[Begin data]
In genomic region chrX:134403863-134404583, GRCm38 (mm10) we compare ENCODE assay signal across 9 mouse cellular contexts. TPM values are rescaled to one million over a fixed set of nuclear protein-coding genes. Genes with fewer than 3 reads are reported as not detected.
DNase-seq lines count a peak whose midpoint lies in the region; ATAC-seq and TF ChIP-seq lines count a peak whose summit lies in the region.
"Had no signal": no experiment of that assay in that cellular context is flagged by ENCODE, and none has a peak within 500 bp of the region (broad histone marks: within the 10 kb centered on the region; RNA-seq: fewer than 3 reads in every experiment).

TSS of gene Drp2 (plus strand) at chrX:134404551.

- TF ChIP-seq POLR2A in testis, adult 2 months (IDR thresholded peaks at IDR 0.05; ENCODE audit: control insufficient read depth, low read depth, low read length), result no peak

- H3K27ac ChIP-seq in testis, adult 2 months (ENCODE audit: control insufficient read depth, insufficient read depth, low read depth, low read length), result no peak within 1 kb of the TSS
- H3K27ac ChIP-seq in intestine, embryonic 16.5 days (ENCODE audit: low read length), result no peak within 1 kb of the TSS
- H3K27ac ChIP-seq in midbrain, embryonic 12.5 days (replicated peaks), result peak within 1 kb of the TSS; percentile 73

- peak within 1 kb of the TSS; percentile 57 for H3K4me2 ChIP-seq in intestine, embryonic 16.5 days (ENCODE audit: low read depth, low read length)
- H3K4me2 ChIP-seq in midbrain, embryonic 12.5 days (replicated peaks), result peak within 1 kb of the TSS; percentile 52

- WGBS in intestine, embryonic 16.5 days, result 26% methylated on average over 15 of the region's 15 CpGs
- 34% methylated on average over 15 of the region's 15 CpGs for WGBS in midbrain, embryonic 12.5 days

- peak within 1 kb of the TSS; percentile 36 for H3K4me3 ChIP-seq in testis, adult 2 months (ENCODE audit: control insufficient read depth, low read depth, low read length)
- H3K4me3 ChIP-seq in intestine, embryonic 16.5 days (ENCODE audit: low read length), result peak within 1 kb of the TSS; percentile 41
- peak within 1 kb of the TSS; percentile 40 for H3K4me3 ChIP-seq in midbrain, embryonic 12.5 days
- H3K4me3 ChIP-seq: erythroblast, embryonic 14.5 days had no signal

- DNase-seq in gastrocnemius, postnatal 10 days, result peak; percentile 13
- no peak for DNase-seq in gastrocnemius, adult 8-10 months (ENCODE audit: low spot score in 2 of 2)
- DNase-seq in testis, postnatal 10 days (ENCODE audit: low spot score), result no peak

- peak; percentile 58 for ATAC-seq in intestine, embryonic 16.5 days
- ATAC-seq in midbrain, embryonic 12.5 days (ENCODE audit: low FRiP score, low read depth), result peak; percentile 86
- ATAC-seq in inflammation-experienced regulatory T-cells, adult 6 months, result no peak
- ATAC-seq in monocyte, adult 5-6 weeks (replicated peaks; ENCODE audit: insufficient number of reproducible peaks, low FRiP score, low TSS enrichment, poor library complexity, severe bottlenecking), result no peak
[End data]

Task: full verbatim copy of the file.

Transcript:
In genomic region chrX:134403863-134404583, GRCm38 (mm10) we compare ENCODE assay signal across 9 mouse cellular contexts. TPM values are rescaled to one million over a fixed set of nuclear protein-coding genes. Genes with fewer than 3 reads are reported as not detected.
DNase-seq lines count a peak whose midpoint lies in the region; ATAC-seq and TF ChIP-seq lines count a peak whose summit lies in the region.
"Had no signal": no experiment of that assay in that cellular context is flagged by ENCODE, and none has a peak within 500 bp of the region (broad histone marks: within the 10 kb centered on the region; RNA-seq: fewer than 3 reads in every experiment).

TSS of gene Drp2 (plus strand) at chrX:134404551.

- TF ChIP-seq POLR2A in testis, adult 2 months (IDR thresholded peaks at IDR 0.05; ENCODE audit: control insufficient read depth, low read depth, low read length), result no peak

- H3K27ac ChIP-seq in testis, adult 2 months (ENCODE audit: control insufficient read depth, insufficient read depth, low read depth, low read length), result no peak within 1 kb of the TSS
- H3K27ac ChIP-seq in intestine, embryonic 16.5 days (ENCODE audit: low read length), result no peak within 1 kb of the TSS
- H3K27ac ChIP-seq in midbrain, embryonic 12.5 days (replicated peaks), result peak within 1 kb of the TSS; percentile 73

- peak within 1 kb of the TSS; percentile 57 for H3K4me2 ChIP-seq in intestine, embryonic 16.5 days (ENCODE audit: low read depth, low read length)
- H3K4me2 ChIP-seq in midbrain, embryonic 12.5 days (replicated peaks), result peak within 1 kb of the TSS; percentile 52

- WGBS in intestine, embryonic 16.5 days, result 26% methylated on average over 15 of the region's 15 CpGs
- 34% methylated on average over 15 of the region's 15 CpGs for WGBS in midbrain, embryonic 12.5 days

- peak within 1 kb of the TSS; percentile 36 for H3K4me3 ChIP-seq in testis, adult 2 months (ENCODE audit: control insufficient read depth, low read depth, low read length)
- H3K4me3 ChIP-seq in intestine, embryonic 16.5 days (ENCODE audit: low read length), result peak within 1 kb of the TSS; percentile 41
- peak within 1 kb of the TSS; percentile 40 for H3K4me3 ChIP-seq in midbrain, embryonic 12.5 days
- H3K4me3 ChIP-seq: erythroblast, embryonic 14.5 days had no signal

- DNase-seq in gastrocnemius, postnatal 10 days, result peak; percentile 13
- no peak for DNase-seq in gastrocnemius, adult 8-10 months (ENCODE audit: low spot score in 2 of 2)
- DNase-seq in testis, postnatal 10 days (ENCODE audit: low spot score), result no peak

- peak; percentile 58 for ATAC-seq in intestine, embryonic 16.5 days
- ATAC-seq in midbrain, embryonic 12.5 days (ENCODE audit: low FRiP score, low read depth), result peak; percentile 86
- ATAC-seq in inflammation-experienced regulatory T-cells, adult 6 months, result no peak
- ATAC-seq in monocyte, adult 5-6 weeks (replicated peaks; ENCODE audit: insufficient number of reproducible peaks, low FRiP score, low TSS enrichment, poor library complexity, severe bottlenecking), result no peak